“The Rental” is also new to Blu-Ray this week.
One of the great joys and benefits of movies in home video format, and in this case Blu-ray, is the chance to discover hidden gems. These are older movies that don’t get the fame or recognition that other historically significant movies from their time period receive, but are still excellent movies to which time has been kind. Director Robert Aldrich’s 1956 war drama “Attack” is one of these movies.
“Attack” wastes no time getting to the action. We’re immediately told via title screen that the time and place is Europe, 1944. A U.S. Army squadron is pinned down by a German machine gun nest called a “pill box.” There’s no chance for another squadron led by Lt. Costa (Jack Palance) to rescue them—any attempt would cause them to suffer the same fate. It’s up to a flanking squadron led by Capt. Erskine Cooney (Eddie Albert) to go on the offensive and take out the pill box to save the squadron. He refuses to act and everyone in the pinned down squadron is killed.
After this opener, the credits roll. We also have our foundation set up for the movie. Interestingly, this war movie is not about the U.S. soldiers versus the German soldiers—though they are certainly a threat. The real conflict is between the brave and stalwart Costa versus Cooney, who is such an odious character that at various points in jotting notes about this movie I used the words “coward,” “not qualified,” and “despicable weasel.” At one point a character describes him as “putrid trash.” That works too.
Jack Palance brims with so much high-level intensity that he practically jumps off the screen. “Attack,” more than any other movie I’ve seen him in, goes to prove that his back to back supporting actor Oscar nominations in the early 50s (for 1952’s “Sudden Fear” and 1953’s “Shane”) and his eventual win for 1991’s “City Slickers” were no fluke. **SPOLIER ALERT** The man is such a gifted, all-in actor that even when he plays dead he’s the most exciting one to watch on screen. I kid you not, the wide-eyed, open-mouthed expression frozen on dead Costa’s face will haunt me for a while and be the first image I recollect when I think of Jack Palance in this movie. He is that good of an actor. **END SPOILER**
“Attack” certainly pulls no punches in showing the bleak inhumanity of war. The U.S. soldiers see the enemy as “krauts” and not as human beings. It can surely be said that the Germans look upon the Americans with the same disregard. There’s a brutality here that’s appalling, but sadly I am sure, accurate. Since this is a 1950s war movie it is bloodless with the gunshot wounds; however, it doesn’t shy away from blood when it counts. After all, what a German tank tread can do to a human arm is not a pretty sight. While it doesn’t hover on the graphic details, enough is done with makeup, acting, and dialogue to get the message across.
Some looking to watch this may see the title of it written on the cover as “Attack!” with the exclamation point. This punctuation is not part of the title over the opening credits, nor should it be there as it makes the movie seem like a cheesy low budget production. I assure you it is not. With a cast that includes not only Palance and Albert, but also Lee Marvin as shady Lt. Col. Clyde Bartlett, Buddy Ebsen as trustworthy Sfc. Tolliver, and William Smithers in a crucial role as another lieutenant named Woodruff, all giving outstanding performances, this is a gem of a movie that deserves to be seen. Buy it.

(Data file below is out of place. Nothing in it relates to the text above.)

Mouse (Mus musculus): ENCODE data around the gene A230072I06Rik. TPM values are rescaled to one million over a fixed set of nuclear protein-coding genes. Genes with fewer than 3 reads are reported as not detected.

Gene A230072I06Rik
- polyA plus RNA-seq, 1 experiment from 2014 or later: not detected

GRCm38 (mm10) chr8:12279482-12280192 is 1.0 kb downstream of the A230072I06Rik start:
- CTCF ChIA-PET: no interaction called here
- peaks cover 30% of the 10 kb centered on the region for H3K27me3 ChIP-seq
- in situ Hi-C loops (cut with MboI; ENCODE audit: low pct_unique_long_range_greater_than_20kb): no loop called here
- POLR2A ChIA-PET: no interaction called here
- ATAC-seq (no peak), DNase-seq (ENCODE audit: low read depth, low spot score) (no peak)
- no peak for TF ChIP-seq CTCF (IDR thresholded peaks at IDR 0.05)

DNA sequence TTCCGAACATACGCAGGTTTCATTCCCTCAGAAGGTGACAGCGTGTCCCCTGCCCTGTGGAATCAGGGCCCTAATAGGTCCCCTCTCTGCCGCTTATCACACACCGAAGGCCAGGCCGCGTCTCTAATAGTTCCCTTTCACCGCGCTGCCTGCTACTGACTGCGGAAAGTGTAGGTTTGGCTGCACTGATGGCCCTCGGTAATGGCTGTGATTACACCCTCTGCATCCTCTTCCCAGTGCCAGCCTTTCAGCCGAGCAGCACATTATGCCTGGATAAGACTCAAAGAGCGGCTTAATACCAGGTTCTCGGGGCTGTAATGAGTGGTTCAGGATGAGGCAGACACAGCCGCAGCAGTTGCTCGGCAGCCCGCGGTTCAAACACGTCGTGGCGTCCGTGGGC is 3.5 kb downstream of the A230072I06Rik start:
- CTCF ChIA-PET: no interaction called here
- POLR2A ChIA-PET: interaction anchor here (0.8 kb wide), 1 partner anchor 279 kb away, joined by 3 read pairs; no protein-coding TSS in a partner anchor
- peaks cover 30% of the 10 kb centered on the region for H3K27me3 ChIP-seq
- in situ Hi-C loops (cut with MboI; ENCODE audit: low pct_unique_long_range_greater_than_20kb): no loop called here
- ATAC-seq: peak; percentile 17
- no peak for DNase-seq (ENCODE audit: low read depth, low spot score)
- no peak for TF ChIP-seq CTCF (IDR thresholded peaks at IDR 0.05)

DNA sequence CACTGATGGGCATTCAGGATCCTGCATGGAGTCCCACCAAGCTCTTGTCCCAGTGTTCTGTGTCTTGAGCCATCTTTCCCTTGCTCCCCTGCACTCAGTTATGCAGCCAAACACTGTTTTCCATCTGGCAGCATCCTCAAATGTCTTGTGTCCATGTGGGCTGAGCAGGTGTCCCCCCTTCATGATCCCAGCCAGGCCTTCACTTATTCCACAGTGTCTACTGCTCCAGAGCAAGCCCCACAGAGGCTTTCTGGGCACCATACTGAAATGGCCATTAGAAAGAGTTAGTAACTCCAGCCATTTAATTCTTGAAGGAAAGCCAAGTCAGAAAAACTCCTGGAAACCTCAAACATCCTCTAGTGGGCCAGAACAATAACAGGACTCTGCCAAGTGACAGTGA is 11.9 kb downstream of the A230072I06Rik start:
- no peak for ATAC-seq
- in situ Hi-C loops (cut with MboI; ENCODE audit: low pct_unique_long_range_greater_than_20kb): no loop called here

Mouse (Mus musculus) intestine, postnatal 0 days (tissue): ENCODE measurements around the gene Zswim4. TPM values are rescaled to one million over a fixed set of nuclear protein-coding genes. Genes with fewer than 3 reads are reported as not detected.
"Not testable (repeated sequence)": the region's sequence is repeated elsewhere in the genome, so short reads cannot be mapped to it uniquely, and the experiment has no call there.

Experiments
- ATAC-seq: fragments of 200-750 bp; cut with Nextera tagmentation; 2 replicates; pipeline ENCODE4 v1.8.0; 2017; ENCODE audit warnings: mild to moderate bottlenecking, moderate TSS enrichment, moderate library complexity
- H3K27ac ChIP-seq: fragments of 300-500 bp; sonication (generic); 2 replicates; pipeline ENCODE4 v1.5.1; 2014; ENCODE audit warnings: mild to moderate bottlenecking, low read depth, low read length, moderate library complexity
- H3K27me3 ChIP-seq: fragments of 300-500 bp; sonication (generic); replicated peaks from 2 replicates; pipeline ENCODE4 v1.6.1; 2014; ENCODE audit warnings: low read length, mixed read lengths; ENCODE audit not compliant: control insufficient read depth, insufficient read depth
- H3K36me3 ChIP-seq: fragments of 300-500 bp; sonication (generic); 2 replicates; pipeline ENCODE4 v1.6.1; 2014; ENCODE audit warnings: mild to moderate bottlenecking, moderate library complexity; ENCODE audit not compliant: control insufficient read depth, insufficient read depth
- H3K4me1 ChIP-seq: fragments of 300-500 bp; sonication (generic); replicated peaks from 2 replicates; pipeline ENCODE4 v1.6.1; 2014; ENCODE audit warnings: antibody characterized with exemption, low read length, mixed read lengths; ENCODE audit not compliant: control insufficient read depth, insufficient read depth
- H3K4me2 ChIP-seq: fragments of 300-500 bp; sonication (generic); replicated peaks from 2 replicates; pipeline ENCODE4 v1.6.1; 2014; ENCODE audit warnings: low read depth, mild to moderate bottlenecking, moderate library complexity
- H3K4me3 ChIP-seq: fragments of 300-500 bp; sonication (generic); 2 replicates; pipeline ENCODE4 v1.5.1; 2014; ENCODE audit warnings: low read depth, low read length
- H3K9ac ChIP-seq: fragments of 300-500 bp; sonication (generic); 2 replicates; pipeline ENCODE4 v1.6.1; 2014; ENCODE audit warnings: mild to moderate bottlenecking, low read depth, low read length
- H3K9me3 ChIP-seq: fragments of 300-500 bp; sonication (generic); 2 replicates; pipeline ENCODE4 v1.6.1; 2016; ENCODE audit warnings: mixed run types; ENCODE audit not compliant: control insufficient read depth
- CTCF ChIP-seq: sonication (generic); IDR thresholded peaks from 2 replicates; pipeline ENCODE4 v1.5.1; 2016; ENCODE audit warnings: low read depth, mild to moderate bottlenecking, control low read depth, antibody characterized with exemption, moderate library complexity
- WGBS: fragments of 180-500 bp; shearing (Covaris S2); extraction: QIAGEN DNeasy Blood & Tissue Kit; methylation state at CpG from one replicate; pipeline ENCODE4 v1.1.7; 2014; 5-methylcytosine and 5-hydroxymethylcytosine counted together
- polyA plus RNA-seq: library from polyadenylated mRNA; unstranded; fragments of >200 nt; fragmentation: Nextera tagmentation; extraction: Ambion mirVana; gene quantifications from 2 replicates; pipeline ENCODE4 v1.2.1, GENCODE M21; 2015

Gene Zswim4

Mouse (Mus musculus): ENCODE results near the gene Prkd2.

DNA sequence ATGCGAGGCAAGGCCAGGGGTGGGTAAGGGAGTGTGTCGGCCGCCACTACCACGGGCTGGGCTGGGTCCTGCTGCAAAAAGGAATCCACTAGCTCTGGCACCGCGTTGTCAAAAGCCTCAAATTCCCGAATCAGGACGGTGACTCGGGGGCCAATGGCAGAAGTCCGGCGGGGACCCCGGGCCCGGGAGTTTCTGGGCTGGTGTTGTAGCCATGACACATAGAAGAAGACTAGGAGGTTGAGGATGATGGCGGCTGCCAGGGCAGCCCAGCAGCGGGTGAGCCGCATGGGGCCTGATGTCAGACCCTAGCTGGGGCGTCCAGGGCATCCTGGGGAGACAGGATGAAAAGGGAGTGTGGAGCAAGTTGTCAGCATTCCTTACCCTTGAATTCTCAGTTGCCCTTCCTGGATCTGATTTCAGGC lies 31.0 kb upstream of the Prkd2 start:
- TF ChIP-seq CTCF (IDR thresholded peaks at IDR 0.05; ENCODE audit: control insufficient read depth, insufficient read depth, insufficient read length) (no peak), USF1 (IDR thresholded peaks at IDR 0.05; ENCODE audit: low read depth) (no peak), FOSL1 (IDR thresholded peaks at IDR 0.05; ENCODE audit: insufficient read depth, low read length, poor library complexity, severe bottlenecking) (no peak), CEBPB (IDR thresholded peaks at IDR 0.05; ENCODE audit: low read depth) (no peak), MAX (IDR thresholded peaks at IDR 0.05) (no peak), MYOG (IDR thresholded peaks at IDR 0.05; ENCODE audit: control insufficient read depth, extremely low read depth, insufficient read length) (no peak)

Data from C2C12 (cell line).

P.S. Yes TV Land fans, it is a bit fun that the stars of “Green Acres” and “Beverly Hillbillies” are in this movie, but don’t expect any funny fish out of water antics from either of them. “Attack” pre-dates both shows.
I do try to stay up to date with current trends, so please forgive me if I missed something by asking this question: Is “The most boring and mundane thriller ever made” now a selling point? If so, then “The Rental” is quite an accomplishment. If not, and if thrillers should be exciting, terrorizing, electrifying, and invigorating, then this movie is a massive fail.
It’s like co-writer and director Dave Franco went out of his way to have his movie be as trite as possible. It involves two couples, Charlie (Dan Stevens) and Michelle (Alison Brie), and Mina (Sheila Vand) and Josh (Jeremy Allen White), who rent a lake house for a weekend from a guy named Taylor (Toby Huss). After too much time is spent on contrived drama like something out of an angsty, sulky teen soap opera, a mini camera is discovered in a shower and the group start to think they’re being spied on by Taylor.
Normally this is where the thriller element would kick into high gear as we anxiously await to see who will live and who will die. “The Rental,” however, is incapable of a high gear. As a matter of fact, it doesn’t even get in gear until this discovery is made. Keeping with the car analogy, the movie is in neutral, if not reverse, for most of its runtime. After the camera is discovered, it shifts into first gear, and stays there for a bit until it goes back to neutral for the unsatisfying denouement.
When it comes to “The Rental,” absolutely Skip it. However, if the idea of a movie about a group of people renting a place and being spied on has piqued your interest, rent instead 2015’s “13 Cameras” as well as its worthy 2018 sequel, “14 Cameras.” Both movies have engaging, well-crafted, edge of your seat suspense, they deliver on their premise, and they offer up one of the creepiest and most memorable villains you’ll ever lay eyes on in a thriller.
“Continental Divide,” a 1981 road movie and romantic comedy all in one, written by Lawrence Kasdan, directed by Michael Apted, and starring Blair Brown, John Belushi, and Allen Garfield.